Police, Uyghur Twitter Campaign Contradict China’s Claim to Have Emptied Camps

uyghur-protest.jpg A protester from the Uyghur community in Japan holds pictures of missing family members during a demonstration against China's repression of Muslim ethnic minorities, ahead of the G20 Summit in Osaka, June 27, 2019.

China’s assertion that it has released 90 percent of the million-plus Uyghurs held in the Xinjiang Uyghur Autonomous Region (XUAR) internment camps was refuted by police in the region and by members of the Uyghur community living in exile who launched a twitter campaign challenging the claim.

China presented the two top ethnic Uyghur officials in the XUAR at a news conference in Beijing on Tuesday to deliver a surprising claim that the vast majority of Uyghurs had completed training in re-education camps and rejoined their families.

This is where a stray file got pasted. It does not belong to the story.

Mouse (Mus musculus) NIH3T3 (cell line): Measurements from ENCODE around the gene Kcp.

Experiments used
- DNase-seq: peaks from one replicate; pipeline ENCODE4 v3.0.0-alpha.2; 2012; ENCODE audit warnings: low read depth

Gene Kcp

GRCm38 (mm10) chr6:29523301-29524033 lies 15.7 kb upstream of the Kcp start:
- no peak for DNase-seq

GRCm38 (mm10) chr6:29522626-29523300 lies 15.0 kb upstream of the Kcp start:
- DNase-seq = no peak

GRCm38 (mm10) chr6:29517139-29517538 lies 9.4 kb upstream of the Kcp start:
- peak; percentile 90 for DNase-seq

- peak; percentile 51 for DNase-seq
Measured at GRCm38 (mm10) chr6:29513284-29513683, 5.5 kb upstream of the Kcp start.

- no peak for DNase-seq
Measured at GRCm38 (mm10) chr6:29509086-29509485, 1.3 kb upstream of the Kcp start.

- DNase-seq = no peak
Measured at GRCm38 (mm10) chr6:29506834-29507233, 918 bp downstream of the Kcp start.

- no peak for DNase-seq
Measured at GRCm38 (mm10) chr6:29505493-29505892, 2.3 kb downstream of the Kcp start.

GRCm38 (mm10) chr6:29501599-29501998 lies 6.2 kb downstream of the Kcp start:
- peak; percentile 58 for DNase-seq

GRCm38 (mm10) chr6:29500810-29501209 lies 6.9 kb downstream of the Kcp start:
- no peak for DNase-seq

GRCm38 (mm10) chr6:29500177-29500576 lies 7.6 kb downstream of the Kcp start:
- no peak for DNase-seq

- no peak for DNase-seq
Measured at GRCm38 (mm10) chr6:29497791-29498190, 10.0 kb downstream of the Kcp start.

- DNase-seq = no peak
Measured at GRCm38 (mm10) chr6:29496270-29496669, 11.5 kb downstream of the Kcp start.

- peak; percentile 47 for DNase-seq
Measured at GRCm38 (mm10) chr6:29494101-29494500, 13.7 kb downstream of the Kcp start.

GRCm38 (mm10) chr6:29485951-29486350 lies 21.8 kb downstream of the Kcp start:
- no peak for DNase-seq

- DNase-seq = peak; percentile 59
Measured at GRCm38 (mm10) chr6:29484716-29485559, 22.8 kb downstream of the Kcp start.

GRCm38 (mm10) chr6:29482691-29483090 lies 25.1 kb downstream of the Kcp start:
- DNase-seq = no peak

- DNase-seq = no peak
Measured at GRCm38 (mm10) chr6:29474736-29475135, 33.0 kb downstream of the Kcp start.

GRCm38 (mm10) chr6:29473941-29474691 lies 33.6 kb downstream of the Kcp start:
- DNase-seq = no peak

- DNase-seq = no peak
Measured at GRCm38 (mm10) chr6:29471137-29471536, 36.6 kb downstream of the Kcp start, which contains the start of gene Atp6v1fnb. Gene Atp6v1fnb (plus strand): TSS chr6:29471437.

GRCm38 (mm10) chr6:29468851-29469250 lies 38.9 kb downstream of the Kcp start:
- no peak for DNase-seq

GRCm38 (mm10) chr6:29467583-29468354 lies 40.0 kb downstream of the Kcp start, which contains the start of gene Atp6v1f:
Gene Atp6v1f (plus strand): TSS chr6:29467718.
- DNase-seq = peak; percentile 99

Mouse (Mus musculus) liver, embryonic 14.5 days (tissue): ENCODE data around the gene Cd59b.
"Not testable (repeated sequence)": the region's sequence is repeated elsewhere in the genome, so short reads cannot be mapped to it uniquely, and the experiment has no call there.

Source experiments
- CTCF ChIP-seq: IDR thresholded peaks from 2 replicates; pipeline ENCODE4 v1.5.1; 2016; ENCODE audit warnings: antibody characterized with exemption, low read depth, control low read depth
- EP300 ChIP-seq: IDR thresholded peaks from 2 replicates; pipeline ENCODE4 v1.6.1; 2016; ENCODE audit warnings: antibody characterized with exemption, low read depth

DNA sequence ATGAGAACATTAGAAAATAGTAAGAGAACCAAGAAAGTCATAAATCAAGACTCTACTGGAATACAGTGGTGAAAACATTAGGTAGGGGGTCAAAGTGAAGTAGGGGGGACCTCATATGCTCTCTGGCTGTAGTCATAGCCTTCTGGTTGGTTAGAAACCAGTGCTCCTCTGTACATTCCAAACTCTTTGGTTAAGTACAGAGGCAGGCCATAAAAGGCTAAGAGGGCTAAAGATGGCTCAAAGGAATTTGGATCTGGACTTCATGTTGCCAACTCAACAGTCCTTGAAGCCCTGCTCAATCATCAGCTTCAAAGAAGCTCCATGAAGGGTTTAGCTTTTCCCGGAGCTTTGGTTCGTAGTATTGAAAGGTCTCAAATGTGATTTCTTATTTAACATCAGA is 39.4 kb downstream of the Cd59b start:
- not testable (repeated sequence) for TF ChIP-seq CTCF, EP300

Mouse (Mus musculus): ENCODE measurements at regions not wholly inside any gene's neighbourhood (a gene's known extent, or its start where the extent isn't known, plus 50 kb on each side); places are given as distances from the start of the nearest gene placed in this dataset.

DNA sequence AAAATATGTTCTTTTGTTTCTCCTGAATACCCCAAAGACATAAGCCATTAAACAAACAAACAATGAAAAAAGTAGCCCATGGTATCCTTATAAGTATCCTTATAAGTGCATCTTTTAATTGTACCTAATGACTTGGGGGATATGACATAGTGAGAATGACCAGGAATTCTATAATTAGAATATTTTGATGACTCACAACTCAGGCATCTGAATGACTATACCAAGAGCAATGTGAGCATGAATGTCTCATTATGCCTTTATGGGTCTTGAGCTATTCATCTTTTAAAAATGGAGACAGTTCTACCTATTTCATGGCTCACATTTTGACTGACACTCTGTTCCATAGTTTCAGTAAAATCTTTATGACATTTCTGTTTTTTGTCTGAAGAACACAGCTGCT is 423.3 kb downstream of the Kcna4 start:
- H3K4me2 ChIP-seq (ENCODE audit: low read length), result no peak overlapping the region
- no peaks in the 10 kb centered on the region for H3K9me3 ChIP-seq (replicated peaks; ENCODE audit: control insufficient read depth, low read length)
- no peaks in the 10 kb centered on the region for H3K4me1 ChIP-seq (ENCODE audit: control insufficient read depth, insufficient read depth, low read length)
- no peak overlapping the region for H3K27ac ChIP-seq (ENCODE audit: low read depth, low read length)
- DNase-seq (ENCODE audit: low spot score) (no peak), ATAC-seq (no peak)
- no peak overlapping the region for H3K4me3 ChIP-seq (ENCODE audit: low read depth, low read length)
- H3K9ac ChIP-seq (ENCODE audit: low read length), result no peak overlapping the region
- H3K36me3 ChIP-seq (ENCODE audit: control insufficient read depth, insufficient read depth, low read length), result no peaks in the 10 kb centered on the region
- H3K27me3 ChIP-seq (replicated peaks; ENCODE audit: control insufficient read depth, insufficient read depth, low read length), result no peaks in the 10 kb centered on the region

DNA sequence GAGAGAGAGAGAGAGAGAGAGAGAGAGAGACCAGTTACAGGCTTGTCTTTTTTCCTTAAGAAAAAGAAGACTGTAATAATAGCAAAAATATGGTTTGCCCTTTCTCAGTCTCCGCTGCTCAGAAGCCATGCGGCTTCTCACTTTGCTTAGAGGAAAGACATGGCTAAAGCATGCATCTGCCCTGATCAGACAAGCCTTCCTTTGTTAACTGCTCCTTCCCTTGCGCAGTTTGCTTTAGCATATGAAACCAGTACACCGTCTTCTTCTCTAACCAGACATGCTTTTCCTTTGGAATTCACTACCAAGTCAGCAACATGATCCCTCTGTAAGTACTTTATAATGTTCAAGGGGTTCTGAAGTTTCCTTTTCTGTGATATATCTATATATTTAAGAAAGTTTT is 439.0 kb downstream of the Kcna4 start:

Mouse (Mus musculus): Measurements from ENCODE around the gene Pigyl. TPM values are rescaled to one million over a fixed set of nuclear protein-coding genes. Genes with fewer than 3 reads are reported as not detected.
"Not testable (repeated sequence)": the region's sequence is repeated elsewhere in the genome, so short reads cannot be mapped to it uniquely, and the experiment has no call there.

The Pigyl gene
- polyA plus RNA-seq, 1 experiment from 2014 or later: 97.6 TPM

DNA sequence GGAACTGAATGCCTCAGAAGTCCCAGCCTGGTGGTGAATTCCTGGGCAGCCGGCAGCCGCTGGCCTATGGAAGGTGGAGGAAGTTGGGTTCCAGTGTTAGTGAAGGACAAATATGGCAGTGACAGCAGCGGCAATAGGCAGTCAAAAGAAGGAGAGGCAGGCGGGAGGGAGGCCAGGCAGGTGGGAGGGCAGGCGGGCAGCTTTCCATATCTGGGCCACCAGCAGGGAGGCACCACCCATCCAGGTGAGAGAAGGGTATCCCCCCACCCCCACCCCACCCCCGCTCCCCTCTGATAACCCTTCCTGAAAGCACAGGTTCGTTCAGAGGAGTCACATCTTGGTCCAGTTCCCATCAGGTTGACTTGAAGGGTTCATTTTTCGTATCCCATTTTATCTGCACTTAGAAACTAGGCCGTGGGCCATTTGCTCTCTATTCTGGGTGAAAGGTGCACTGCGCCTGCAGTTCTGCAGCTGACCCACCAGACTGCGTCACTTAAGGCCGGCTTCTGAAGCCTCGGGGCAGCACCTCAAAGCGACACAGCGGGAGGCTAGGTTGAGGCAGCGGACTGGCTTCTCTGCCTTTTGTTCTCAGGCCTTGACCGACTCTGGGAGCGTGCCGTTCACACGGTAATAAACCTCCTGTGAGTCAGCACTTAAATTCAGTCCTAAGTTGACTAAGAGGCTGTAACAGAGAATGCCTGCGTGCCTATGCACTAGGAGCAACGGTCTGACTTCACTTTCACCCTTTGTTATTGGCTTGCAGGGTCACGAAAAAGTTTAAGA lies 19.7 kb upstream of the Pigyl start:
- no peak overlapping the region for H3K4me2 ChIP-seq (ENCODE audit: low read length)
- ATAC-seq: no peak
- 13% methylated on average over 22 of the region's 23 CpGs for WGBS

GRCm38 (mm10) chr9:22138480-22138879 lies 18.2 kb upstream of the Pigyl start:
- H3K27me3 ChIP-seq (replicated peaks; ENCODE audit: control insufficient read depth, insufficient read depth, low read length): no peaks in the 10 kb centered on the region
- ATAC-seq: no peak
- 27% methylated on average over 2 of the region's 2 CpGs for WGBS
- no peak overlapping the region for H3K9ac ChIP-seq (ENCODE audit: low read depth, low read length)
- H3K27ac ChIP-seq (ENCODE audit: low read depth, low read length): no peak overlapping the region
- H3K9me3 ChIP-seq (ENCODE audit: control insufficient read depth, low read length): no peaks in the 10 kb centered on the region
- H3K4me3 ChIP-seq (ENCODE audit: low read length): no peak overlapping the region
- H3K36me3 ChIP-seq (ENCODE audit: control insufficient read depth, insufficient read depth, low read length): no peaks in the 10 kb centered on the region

“The majority of people who have undergone education and training have returned to society and returned to their families,” Erkin Tuniyaz, the vice chairman of the XUAR government, told the news conference.

“Most have already successfully achieved employment,” he said. “Over 90 percent of the students have returned to society and returned to their families and are living happily,” said Tuniyaz, who was flanked by Shohrat Zakir, the XUAR government chairman.

The two Uyghur men work under XUAR Communist Party Secretary Chen Quanguo, the architect of the system that has incarcerated up to 1.5 million Uyghurs and other Muslim ethnic minorities accused of harboring “strong religious views” and “politically incorrect” ideas since April 2017.